The Botetourt Board of Supervisors and Planning Commission got a warning from County Attorney Michael Lockaby when they met in a join work session last Tuesday afternoon— the county needs a new ordinance to deal with wireless communications facilities such as cell towers.

The location of cell towers has produced some contentious public hearings in the county the past several years, but that may change with new federal regulations.

“The FCC (Federal Communications Commission) has essentially said, ‘Localities, cell companies can do whatever they want,” Lockaby told the supervisors and commissioners.

He said there are some things the county can put into place to help regulate “wireless facility zoning,” but that will require a completely new ordinance.

He said the county is going to see a lot more opportunities for wireless, but also for other broadband practices, too.

“Applications are going to come faster rather than slower,” he said before recommending the Planning Commission and zoning staff start working on a new ordinance, perhaps with the county’s Broadband Commission.

Lockaby told the joint workshop that the Virginia General Assembly established new state rules for wireless communication facilities that went into effect July 1. In September, the FCC overturned those rules; and on January 14, 2019, the new FCC changes for wireless facilities go into effect.

What’s driving the FCC changes is 5G, the newest version of wireless capabilities.

According to the National Association of Counties (NSA), the FCC proposal accelerates next-generation 5G wireless deployment, including controversial provisions limiting local control of wireless telecommunications infrastructure (towers).

It also limits fees local governments can charge providers and narrows the review process for municipalities to adequately assess 5G deployment applications.

The FCC’s order, when it goes into effect in January, limits fees local governments are currently able to assess on telecommunications companies for the placement, construction or co-location of new wireless service facilities.

Additionally, the order only provides local governments 60 days to evaluate applications from wireless companies to attach 5G Small Cells to existing structures and 90 days to review applications for equipment on entirely new structures.

These two new “shot clocks” include “all aspects of and steps in the siting process,” including mandatory pre-application procedures, public notice and meeting periods, and construction permitting. The shot clock would begin upon submission of an application, whether or not the application is complete.

It also limits the application fees for all small wireless facilities to $500 for up to five sites, and $100 per site for each site thereafter.

The order also limits recurring fees for small cells in public rights-of-way, to a “reasonable approximation” of the locality’s “objectively reasonable costs” for maintaining the rights-of-way, which must be no higher than fees for similar actors.

The FCC defines reasonable recurring fees to be limited to $270 per site, per year. Local governments are expressly prohibited from recovering any cost not directly related to rights-of-way maintenance.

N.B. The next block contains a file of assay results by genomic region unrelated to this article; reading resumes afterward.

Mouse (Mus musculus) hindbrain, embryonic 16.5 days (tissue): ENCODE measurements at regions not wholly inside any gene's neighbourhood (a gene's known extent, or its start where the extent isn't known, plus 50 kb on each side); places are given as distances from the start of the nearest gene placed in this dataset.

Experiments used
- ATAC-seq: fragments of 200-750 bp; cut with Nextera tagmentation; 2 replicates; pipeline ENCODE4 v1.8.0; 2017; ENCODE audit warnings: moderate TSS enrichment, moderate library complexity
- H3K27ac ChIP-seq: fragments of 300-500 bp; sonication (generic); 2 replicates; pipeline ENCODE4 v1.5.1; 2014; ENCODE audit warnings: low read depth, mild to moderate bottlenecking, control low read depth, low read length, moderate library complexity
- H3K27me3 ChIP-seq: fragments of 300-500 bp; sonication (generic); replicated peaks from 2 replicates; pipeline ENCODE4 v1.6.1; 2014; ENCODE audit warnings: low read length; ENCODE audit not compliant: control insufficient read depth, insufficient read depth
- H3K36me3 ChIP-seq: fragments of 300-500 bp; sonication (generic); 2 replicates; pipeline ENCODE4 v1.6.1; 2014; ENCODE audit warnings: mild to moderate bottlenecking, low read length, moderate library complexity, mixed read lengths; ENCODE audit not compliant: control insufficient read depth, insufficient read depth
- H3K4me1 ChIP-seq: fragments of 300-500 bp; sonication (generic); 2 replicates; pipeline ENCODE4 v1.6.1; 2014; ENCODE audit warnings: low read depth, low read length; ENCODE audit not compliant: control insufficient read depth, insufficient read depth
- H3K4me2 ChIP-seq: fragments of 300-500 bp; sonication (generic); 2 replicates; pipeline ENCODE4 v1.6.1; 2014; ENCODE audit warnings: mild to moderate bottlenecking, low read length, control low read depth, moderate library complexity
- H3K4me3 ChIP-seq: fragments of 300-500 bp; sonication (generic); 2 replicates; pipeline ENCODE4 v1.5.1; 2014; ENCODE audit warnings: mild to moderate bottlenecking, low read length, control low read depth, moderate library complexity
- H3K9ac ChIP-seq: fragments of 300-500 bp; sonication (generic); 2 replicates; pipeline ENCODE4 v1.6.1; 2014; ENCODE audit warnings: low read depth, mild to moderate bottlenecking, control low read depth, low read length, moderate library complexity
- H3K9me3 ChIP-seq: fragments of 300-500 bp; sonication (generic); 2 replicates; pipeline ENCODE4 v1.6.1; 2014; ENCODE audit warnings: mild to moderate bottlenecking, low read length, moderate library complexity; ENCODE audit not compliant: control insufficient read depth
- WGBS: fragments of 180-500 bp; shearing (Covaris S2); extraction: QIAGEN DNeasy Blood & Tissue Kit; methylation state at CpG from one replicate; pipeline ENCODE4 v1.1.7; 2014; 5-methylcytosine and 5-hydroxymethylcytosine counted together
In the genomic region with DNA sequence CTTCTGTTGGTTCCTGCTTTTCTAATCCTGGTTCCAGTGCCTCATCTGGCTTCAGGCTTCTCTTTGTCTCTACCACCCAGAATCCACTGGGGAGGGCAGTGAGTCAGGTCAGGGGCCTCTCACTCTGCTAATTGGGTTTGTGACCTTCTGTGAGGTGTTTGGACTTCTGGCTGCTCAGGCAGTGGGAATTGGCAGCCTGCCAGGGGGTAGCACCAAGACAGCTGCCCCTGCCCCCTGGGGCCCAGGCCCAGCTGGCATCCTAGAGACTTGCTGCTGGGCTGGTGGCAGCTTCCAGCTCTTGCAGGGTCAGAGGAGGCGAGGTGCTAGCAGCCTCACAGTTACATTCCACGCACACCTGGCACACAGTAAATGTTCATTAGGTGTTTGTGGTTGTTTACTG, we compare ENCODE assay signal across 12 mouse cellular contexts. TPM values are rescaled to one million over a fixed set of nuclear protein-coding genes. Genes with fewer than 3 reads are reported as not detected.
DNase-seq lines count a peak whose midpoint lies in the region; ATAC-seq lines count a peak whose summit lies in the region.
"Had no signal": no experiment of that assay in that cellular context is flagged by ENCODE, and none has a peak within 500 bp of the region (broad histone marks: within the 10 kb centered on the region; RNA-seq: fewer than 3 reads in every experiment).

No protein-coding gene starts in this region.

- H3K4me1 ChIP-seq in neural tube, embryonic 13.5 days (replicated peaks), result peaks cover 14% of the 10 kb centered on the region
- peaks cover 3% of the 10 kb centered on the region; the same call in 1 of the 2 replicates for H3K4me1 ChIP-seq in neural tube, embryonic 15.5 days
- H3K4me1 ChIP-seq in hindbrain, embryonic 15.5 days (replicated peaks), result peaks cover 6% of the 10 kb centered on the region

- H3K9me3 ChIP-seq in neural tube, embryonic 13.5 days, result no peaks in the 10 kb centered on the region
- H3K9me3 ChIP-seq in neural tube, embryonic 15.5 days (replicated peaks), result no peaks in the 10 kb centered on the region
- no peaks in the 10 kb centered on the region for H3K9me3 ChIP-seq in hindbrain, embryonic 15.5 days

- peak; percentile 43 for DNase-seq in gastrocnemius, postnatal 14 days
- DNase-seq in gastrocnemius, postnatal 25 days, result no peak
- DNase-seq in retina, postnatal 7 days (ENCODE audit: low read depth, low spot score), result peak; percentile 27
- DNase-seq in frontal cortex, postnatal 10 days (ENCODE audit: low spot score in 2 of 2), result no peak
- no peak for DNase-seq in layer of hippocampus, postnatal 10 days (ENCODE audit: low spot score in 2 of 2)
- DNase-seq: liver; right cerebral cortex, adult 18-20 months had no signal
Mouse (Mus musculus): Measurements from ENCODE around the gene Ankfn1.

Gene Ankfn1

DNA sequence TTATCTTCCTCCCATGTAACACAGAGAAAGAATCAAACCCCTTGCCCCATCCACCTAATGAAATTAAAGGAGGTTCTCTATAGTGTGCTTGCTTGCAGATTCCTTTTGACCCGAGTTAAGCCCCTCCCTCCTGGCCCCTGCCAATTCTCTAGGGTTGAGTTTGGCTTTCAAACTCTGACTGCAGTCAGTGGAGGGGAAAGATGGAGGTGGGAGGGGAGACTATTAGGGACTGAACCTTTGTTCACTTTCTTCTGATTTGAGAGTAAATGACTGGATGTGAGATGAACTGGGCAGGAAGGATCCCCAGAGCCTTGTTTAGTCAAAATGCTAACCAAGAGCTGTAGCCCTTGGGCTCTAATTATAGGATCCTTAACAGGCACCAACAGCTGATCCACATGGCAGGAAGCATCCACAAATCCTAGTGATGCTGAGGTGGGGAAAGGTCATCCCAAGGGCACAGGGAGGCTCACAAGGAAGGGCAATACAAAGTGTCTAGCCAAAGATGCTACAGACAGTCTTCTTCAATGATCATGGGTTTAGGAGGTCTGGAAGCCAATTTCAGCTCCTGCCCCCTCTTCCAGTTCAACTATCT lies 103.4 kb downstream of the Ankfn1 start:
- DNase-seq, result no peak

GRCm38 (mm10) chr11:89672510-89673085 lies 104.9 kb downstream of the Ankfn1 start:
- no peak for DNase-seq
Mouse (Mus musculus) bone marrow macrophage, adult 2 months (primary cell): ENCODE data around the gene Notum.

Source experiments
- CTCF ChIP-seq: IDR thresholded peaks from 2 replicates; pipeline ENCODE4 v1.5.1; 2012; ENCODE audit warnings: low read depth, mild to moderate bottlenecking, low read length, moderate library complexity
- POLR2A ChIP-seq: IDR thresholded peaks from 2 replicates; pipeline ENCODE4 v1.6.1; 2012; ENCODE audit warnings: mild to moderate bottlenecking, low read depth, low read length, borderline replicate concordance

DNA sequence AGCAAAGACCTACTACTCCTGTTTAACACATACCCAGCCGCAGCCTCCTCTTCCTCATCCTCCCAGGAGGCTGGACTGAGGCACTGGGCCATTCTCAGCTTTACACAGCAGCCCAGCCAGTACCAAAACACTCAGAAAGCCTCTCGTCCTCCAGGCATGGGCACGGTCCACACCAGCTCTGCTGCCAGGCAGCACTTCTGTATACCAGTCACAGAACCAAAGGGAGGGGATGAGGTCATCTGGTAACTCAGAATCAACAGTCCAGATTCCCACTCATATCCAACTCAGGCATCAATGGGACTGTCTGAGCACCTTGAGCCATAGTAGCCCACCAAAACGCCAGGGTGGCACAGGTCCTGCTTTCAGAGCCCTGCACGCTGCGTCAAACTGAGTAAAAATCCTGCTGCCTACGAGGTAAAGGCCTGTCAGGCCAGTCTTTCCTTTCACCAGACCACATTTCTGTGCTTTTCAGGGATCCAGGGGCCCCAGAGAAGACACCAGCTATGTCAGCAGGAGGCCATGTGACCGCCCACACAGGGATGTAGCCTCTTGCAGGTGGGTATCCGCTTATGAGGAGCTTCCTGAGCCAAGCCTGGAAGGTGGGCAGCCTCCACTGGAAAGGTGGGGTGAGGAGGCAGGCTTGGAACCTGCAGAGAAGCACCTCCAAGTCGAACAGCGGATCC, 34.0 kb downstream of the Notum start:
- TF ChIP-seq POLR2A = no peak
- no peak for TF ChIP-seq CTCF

The FCC also finds gross revenue fees to be presumptively unreasonable and existing agreements are not grandfathered.

The FCC order also limits allowable local aesthetic requirements, including minimum spacing requirements, to those that are “(1) reasonable, (2) no more burdensome than those applied to other types of infrastructure deployments and (3) published in advance.” The FCC notes that undergrounding requirements for wireless facilities would constitute an illegal prohibition of service by a local government.

The new FCC plan is designed to cut roughly $2 billion in administrative fees nationwide and stimulate additional investments by wireless carriers.

While local governments expressed concerns that the language in the order significantly limits local governments’ ability to properly regulate wireless telecommunications infrastructure deployment, the order was not changed.

“By narrowing the window for evaluating 5G deployment applications, the FCC order would effectively prevent local governments from properly examining the impact that construction, modification or installation of broadcasting facilities may have on public health, safety and welfare of the local community,” the NAC stated.

If approved at the FCC’s September 26 open meeting, the new regulations would go into effect 30 days after publication in the Federal Register. Counties would then face enforcement action if wireless providers or other small cell applicants challenge them in court based on noncompliance with the above requirements.

The FCC said an economic analysis suggests the new regulations will eliminate $2 billion in fees while stimulating $2.5 billion in small-cell deployments.

The FCC has asserted the new rules will help extend small-cell service to an additional 2 million homes across the US— 97 percent in rural and suburban communities.

The Planning Commission authorized staff to begin working on rewriting the county’s ordinances that regulate wireless communications and cell tower regulations and placement.